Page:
The Securities Acts of 1933 and of 1934 necessitate information filing at the time a security is issued and require the periodic dissemination of information regarding these securities. The objective of the 1933 and 1934 Acts is to protect American investors by giving them timely and accurate information.

Traditionally, an Initial Public Offering (IPO) is used by firms to raise capital. Section 5 of the 1933 Act requires persons offering securities for sale within the jurisdiction of the United States to comply with the Act's registration requirements to Internet based IPOs. The anti-fraud provisions of the 1934 Act have been interpreted to extend subject matter jurisdiction to transactions taking place outside the United States when substantial fraud is found to have occurred in the United States.

The conventional IPO generally requires a bank to underwrite the transaction and attract buyers. For these services, investment banks charge a fee, starting from six to 10 percent and going as high as 40 percent, of the expected offering. The Internet, however, provides a less costly alternative for attracting the attention of a large number of potential investors. Thus, the new SEC rule reduces the cost to raise capital by eliminating the discount from market prices giving to the underwriter.

In particular, the amendment particularly should benefit Internet firms, which often sell securities in private placements. A shorter holding period should lower the illiquidity discount noted above and given by companies raising capital in private placements and increase the usefulness of the Rule 144 safe harbor.

Restricted securities are securities acquired in unregistered, private sales from the issuer or from an affiliate of the issuer. Internet firm investors typically receive restricted securities through private placement offerings, as compensation for professional services, or in exchange for providing 'seed money' or start-up capital to the company.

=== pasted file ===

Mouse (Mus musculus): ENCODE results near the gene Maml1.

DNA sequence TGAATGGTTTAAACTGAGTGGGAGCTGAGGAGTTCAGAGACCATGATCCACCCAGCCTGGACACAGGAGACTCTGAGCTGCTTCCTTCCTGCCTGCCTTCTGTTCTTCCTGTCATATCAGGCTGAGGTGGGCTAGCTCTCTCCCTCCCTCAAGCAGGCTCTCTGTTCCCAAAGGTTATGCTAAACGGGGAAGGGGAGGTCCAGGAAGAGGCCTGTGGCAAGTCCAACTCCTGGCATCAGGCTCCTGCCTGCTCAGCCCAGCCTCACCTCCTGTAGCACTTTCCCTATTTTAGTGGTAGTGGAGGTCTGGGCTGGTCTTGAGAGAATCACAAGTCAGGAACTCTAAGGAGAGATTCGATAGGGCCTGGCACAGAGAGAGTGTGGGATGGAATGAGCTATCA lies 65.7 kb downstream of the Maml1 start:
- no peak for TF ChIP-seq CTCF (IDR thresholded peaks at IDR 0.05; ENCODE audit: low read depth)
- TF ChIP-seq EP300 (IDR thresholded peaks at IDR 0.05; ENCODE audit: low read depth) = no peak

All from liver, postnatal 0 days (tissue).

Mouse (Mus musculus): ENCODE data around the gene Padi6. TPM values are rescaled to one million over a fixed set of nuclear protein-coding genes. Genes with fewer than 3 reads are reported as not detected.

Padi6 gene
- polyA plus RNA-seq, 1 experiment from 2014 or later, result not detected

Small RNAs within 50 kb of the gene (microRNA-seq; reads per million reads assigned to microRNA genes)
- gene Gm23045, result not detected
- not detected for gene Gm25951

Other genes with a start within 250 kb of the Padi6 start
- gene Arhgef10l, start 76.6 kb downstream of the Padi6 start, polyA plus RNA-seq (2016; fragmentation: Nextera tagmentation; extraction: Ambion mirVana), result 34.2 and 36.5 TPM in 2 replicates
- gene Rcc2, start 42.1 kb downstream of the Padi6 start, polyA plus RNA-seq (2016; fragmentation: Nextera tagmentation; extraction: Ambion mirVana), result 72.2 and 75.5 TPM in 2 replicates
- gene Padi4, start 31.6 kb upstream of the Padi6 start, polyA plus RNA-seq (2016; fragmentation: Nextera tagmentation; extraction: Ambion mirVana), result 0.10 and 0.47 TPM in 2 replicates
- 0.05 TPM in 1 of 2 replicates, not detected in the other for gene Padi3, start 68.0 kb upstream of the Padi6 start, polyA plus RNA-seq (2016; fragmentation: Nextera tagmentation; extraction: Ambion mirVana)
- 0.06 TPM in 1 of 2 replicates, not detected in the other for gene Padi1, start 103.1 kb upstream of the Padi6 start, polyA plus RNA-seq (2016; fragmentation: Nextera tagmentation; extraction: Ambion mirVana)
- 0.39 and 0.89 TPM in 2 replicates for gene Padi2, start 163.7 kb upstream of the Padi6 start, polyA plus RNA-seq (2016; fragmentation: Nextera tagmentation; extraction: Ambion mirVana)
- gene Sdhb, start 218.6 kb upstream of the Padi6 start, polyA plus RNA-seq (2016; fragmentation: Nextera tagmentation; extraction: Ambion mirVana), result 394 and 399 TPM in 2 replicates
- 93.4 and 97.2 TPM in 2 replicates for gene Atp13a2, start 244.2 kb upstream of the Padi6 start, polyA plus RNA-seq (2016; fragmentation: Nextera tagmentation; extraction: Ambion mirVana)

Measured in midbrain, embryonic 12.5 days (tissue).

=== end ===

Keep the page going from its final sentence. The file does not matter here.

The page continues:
To protect the public from fraud the SEC limits the resale of stock that is not registered. The most common exemption to the limitation on resale rule is Rule 144. Rule 144, promulgated under the Securities Act of 1933, is a safe harbor provision that allows holders of restricted securities to make sales of stock when certain conditions are met. Rule 144 provides a 'safe harbor' exemption to sellers for selling restricted or control securities.

Rule 144 protects the public by barring the creation of public markets in securities of issuers concerning which adequate current information is not available to the public. Where adequate current information concerning the issuer is available to the public, the rule permits the public sale in ordinary trading transactions of limited amounts of securities owned by persons controlling, controlled by or under common control with the issuer and by persons who have acquired restricted securities of the issuer.

The amendments to Rule 144 provide for a reduced holding period, the elimination of Form 144 and the application of the Rule 144 safe harbor to larger transactions. The holding period for non-affiliates holding securities in a reporting company was reduced from one year to six months and non-affiliates need no longer prepare and file Form 144 when making sales of restricted securities under Rule 144.

Prior to the amendment Rule 144, when a person place an order for a restricted stock, a notice to the SEC on Form 144 was required if the sale involved more than 500 shares or the aggregate dollar amount was greater than $10,000 in any three-month period. In addition, prior to the amendment Rule 144, the sale must take place within three months of filing the 144 Form and, if the securities have not been sold, the seller must file an amended notice. Removal of the notice requirement streamlines Internet capital fund-raising.

Despite these changes, the 'current public information' requirement remains in place under the amended rules. Furthermore, most of Rule 144's requirements still apply to affiliates, although affiliates do benefit from the reduced holding period, and the thresholds for the filing of Rule 144 were raised to $50,000/5,000 share limit.